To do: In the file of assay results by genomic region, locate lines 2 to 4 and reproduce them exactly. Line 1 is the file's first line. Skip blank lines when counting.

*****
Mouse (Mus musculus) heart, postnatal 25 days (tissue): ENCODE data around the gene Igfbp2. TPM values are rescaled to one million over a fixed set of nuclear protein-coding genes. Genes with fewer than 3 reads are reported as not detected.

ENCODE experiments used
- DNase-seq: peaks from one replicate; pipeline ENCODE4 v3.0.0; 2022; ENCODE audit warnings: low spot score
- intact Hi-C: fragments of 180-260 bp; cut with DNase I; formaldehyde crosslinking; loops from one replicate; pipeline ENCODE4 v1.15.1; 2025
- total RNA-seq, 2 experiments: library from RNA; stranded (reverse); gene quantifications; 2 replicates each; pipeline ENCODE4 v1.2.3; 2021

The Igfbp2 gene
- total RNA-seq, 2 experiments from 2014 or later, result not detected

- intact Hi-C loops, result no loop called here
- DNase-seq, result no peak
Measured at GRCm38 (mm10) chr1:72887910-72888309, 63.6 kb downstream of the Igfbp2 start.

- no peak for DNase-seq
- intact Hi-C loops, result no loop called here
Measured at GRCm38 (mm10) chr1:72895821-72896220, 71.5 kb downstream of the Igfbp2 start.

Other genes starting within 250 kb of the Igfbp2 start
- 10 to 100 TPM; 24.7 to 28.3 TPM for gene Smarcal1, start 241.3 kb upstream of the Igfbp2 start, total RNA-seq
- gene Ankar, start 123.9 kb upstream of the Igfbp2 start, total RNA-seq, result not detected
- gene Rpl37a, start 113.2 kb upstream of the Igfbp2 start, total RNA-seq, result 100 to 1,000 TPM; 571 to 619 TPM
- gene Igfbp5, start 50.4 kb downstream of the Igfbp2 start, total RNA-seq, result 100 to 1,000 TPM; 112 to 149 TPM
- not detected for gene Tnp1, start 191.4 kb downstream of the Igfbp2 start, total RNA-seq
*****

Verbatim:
ENCODE experiments used
- DNase-seq: peaks from one replicate; pipeline ENCODE4 v3.0.0; 2022; ENCODE audit warnings: low spot score
- intact Hi-C: fragments of 180-260 bp; cut with DNase I; formaldehyde crosslinking; loops from one replicate; pipeline ENCODE4 v1.15.1; 2025